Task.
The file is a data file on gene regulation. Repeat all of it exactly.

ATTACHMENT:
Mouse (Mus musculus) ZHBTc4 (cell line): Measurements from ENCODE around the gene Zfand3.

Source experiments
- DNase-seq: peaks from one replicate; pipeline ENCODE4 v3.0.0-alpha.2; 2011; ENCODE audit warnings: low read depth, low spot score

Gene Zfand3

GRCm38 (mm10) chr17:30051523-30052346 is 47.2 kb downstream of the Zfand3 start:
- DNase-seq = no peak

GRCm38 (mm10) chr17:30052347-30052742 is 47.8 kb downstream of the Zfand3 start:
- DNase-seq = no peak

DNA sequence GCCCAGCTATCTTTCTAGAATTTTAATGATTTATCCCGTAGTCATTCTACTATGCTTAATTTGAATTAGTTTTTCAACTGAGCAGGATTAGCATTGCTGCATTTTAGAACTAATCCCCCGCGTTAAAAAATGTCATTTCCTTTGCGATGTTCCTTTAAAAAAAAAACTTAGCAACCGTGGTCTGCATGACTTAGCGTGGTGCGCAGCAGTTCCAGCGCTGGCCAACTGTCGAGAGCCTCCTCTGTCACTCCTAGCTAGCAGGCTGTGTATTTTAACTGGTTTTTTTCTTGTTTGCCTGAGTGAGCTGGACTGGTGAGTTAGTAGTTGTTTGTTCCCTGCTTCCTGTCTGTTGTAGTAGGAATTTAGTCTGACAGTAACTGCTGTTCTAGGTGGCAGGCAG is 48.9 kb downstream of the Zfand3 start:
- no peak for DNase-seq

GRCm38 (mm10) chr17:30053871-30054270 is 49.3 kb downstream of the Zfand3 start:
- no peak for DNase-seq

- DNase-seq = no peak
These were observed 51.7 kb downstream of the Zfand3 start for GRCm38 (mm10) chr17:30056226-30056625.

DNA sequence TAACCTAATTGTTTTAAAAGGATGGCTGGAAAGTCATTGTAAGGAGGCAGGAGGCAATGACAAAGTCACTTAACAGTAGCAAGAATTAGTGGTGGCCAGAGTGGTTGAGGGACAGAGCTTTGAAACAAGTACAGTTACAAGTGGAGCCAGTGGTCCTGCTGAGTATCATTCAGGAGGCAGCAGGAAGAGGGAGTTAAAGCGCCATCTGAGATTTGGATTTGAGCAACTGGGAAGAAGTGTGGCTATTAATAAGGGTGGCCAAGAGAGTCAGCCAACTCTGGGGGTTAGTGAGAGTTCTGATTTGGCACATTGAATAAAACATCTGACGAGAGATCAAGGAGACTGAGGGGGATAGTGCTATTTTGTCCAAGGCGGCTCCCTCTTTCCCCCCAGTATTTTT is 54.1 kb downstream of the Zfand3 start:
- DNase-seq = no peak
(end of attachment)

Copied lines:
Mouse (Mus musculus) ZHBTc4 (cell line): Measurements from ENCODE around the gene Zfand3.

Source experiments
- DNase-seq: peaks from one replicate; pipeline ENCODE4 v3.0.0-alpha.2; 2011; ENCODE audit warnings: low read depth, low spot score

Gene Zfand3

GRCm38 (mm10) chr17:30051523-30052346 is 47.2 kb downstream of the Zfand3 start:
- DNase-seq = no peak

GRCm38 (mm10) chr17:30052347-30052742 is 47.8 kb downstream of the Zfand3 start:
- DNase-seq = no peak

DNA sequence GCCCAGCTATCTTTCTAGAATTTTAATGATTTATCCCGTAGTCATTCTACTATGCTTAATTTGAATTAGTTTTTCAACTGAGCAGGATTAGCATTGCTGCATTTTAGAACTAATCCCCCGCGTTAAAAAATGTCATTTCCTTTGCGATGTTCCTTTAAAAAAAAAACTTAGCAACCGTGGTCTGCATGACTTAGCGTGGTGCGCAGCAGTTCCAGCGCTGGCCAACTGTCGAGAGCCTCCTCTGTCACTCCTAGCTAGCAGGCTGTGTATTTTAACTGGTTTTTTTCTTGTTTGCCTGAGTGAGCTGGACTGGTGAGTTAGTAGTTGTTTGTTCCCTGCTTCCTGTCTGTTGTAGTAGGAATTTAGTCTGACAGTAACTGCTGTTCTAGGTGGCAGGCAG is 48.9 kb downstream of the Zfand3 start:
- no peak for DNase-seq

GRCm38 (mm10) chr17:30053871-30054270 is 49.3 kb downstream of the Zfand3 start:
- no peak for DNase-seq

- DNase-seq = no peak
These were observed 51.7 kb downstream of the Zfand3 start for GRCm38 (mm10) chr17:30056226-30056625.

DNA sequence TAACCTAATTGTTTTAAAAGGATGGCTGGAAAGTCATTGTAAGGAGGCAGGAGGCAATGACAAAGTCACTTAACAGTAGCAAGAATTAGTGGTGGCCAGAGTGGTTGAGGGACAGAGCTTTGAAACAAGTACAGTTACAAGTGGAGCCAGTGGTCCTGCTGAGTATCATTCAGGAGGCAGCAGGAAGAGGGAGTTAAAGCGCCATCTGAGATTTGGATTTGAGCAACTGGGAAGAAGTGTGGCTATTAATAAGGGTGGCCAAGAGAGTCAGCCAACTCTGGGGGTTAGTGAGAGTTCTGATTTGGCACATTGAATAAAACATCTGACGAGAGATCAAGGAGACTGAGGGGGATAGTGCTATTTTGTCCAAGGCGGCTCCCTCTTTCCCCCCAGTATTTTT is 54.1 kb downstream of the Zfand3 start:
- DNase-seq = no peak